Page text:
Respect the risk-takers

As a parent of a Minneapolis public schools first-grader, I was pleased to read Jan. 16 that the teachers' union voted to approve a measure that will allow school principals some say in hiring teachers, as opposed to needing to strictly adhere to teacher seniority. Our daughter's school, Whittier IB School, has implemented the "interview and select" process, and it works!

I was very proud to see that my daughter's teacher, Melissa Anderson, stood up and spoke up for the change allowing principals to "interview and select." It was reported that she was booed and hissed.

Thank you to Melissa for being a risk-taker and standing up to speak with integrity, knowing that there were teachers who did not agree with her. To those who booed and hissed: At Whittier IB School, there are 12 "attitudes" that the students are encouraged and expected to display. These include tolerance, integrity and respect. In addition, students are encouraged to be risk-takers. I hope that if a student in your classroom got up and spoke from their heart and with integrity, you would not permit the other students to boo and hiss them.

Above all, I am grateful that the students at Whittier have a role model like Melissa, and many other great teachers who live the attitudes that are being taught.



It was his score

We need to set a record straight. Critic Randy Beard recently reviewed the Minnesota Orchestra's performance of Charlie Chaplin's "City Lights" (Review, Jan. 17) and wrote that there were moments when the orchestra and film were out of sync, "as when the trombones onscreen started playing -- before the trombones onstage."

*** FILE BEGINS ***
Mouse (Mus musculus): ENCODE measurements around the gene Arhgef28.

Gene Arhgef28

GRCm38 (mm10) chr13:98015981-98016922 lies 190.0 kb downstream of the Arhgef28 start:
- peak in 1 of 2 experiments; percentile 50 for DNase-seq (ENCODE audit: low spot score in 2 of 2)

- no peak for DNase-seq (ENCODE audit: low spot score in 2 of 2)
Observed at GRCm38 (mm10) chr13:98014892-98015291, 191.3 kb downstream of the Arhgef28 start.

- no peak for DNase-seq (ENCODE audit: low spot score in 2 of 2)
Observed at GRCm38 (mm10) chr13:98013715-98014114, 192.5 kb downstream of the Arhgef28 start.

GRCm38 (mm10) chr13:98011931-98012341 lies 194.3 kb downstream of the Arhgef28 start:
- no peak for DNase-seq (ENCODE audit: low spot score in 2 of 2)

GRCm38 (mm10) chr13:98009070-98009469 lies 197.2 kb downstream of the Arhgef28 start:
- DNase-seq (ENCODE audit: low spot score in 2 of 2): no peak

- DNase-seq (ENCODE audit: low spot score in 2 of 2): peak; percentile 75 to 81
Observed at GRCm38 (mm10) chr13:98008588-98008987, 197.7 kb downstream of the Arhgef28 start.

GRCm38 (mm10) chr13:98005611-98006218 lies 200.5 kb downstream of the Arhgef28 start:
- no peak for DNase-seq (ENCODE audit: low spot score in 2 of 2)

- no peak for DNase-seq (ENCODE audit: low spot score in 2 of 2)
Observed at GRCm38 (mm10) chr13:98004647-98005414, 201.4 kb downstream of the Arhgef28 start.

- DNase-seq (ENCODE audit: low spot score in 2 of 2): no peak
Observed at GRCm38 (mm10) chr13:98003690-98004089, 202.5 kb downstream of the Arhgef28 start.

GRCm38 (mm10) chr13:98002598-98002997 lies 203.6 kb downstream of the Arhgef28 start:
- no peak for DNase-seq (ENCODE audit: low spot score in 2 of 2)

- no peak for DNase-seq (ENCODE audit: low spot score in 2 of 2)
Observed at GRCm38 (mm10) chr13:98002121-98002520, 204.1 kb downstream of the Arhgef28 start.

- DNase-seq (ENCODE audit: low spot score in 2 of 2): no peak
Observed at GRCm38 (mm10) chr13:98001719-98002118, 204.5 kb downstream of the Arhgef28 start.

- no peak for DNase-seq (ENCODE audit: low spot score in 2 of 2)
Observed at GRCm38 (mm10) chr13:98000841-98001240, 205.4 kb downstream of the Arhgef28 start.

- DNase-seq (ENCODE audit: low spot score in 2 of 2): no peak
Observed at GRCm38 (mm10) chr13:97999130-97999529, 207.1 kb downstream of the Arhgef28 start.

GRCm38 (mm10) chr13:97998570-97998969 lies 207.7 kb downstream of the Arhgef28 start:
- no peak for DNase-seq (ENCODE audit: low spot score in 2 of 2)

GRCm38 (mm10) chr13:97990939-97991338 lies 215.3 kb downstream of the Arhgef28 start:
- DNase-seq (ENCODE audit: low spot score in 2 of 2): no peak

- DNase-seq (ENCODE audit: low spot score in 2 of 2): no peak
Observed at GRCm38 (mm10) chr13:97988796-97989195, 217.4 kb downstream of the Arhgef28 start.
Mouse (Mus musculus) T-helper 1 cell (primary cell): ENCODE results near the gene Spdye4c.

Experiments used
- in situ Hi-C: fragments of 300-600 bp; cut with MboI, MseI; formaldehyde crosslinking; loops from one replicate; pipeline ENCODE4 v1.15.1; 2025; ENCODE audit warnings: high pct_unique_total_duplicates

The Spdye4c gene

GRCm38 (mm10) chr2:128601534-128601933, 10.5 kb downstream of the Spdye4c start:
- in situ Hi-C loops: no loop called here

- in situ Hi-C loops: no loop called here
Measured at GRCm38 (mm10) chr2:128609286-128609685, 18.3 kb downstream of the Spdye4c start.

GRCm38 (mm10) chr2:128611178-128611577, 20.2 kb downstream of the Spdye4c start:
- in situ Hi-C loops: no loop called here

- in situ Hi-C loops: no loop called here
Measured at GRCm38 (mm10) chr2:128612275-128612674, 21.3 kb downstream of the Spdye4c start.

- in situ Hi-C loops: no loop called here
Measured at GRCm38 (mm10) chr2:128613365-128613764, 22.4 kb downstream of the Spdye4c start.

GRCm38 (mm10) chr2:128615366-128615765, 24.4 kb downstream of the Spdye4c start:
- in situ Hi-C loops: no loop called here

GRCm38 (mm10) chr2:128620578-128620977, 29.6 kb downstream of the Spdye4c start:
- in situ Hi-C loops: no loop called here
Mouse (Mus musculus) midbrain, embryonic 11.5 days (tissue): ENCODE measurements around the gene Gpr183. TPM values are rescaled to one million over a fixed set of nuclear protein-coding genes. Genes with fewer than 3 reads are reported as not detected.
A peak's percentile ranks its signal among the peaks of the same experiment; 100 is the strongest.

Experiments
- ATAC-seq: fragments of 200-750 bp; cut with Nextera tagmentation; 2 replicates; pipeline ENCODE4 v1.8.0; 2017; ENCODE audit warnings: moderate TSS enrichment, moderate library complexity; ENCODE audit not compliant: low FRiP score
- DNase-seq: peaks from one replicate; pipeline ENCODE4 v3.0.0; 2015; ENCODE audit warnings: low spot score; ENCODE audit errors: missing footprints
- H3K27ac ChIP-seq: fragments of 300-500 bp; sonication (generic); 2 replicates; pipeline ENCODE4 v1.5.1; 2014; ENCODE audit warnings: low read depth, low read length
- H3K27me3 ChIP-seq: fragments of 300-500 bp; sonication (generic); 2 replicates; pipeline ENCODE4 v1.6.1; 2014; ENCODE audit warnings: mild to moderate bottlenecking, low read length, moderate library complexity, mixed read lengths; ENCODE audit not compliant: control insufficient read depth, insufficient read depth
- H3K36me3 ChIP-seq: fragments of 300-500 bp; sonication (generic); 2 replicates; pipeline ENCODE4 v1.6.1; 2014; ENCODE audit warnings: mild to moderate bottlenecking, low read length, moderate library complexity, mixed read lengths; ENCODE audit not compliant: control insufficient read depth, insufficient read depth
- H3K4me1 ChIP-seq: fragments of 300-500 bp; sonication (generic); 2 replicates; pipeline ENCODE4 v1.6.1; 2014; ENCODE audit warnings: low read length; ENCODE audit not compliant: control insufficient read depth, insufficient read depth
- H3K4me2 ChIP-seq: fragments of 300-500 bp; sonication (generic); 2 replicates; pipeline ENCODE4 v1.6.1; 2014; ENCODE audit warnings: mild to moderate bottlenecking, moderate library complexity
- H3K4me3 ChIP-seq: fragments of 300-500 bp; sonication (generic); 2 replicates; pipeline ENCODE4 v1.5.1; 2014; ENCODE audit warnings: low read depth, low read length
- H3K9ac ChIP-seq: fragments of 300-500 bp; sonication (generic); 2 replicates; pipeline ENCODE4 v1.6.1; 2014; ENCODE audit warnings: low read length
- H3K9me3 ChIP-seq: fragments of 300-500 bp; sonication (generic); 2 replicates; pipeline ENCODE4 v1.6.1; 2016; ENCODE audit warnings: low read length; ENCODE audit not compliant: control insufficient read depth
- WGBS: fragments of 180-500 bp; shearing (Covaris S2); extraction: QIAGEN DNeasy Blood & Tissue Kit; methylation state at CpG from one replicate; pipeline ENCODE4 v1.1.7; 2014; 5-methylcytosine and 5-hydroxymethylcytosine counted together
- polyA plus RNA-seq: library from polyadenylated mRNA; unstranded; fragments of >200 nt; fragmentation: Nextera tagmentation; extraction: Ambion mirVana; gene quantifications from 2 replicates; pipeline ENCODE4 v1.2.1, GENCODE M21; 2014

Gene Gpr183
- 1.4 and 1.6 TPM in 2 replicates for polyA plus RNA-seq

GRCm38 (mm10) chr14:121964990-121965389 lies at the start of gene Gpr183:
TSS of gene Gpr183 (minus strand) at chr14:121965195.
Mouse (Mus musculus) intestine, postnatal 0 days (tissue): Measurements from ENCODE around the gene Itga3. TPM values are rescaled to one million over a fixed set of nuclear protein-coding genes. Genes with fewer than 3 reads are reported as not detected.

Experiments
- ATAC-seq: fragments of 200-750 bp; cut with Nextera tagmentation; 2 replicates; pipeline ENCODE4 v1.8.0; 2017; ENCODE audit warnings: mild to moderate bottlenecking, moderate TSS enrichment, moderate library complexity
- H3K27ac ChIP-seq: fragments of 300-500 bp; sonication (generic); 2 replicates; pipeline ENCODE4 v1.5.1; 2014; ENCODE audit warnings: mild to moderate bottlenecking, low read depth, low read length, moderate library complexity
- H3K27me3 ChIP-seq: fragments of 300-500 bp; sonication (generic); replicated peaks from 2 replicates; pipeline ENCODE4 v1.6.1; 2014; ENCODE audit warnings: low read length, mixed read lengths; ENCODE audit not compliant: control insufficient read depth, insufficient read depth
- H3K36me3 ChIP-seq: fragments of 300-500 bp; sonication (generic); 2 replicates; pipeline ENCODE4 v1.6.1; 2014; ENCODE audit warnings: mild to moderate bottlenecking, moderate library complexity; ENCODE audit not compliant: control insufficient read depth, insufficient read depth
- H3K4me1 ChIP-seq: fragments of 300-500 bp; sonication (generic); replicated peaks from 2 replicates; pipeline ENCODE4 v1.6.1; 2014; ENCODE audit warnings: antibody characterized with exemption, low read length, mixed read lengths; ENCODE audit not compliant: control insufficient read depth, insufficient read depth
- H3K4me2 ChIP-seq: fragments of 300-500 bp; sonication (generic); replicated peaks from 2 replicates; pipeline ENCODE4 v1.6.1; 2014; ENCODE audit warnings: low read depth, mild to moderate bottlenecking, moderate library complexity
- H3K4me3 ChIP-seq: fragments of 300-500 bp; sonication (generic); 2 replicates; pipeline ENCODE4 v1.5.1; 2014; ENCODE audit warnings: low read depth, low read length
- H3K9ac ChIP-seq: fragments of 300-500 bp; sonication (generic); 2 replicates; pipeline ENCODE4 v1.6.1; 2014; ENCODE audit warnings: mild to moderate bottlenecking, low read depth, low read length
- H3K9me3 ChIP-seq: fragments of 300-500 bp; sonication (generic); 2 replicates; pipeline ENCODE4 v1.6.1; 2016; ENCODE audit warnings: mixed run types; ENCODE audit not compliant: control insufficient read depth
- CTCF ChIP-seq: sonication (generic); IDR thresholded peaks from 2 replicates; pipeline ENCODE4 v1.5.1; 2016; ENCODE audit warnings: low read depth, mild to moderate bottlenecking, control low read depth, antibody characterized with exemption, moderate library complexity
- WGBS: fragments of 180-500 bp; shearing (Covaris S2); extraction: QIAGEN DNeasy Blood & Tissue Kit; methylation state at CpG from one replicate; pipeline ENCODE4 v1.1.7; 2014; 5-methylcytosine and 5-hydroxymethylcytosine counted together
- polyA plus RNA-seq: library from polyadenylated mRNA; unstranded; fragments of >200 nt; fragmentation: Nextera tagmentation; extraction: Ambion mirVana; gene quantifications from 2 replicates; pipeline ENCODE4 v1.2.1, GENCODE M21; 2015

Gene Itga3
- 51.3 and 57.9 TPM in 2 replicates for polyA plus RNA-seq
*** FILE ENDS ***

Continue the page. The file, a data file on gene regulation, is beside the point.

In fact, we played exactly what Charlie Chaplin -- who also composed the music -- wrote in his score: a full measure's rest when the onscreen band starts playing. I think Chaplin knew that audiences would hear the silent orchestra with their imagination before the real accompaniment began.

I'll be the first to admit no performance is ever perfect. But a musician can't go wrong following the composer's wishes, and that is exactly what our trombones did.



When in Afghanistan

Westerner, behave

The clueless arrogance of Americans and other Westerners in Afghanistan is absolutely mind-boggling! The Jan. 16 article regarding the Taliban attacks on Westerners notes that there are "about a half dozen restaurants popular with Westerners. The establishments do not allow Afghans entry because they serve alcohol, which is illegal for Muslims here."

This is their country, so why is it necessary for us to consume banned alcohol in a restaurant in which they are not allowed? How would we feel in this country if foreigners came here, took over some of our best restaurants, banned entry to our own citizens and set up heroin dens? As the song goes, "When will we ever learn?"



Try a tax incentive

Regarding Jonathan Gaw's Jan. 13 Q&A with Dr. Arthur Matas: Perhaps a better approach than paying donors for kidneys would be to offer a federal tax credit of $250 ($500 if filing jointly) for taxpayers agreeing on their tax return to donate their organs if they should happen to die in the next tax year.

My guess is that most healthy individuals would take the tax credit once they consider the statistical improbability of dying within the next tax year. Also, any adult filer should be eligible for the tax credit regardless of health (damaged/diseased organs surely would have use for training and research). I believe a tax credit for donors would change a five- to six-year waiting list to a surplus of healthy available organs within a short time and have the advantage of a central database of organ donors.


Everyone wins

As a 31-year-old with the most common life-threatening genetic kidney disease (polycystic kidney disease), there is a good chance I will need a transplant in the next 25 years. My husband is a willing donor.

But if he is not a blood-type or tissue match, a compensation system would allow him to give his healthy kidney to another kidney patient in a trade for a kidney that is suitable for me. This program would also eliminate the dangerous and unregulated underground market for kidneys.



Only in North Dakota

North Dakota's governor should relax! After reading the National Geographic article, my wife and I are planning a trip to see that exact area. The photographs of abandoned buildings and desolate landscapes were indeed "lovely and moving," as Charles Bowden wrote. Now perhaps, along with the state's boom in oil and agriculture, tourism will pick up dramatically, too.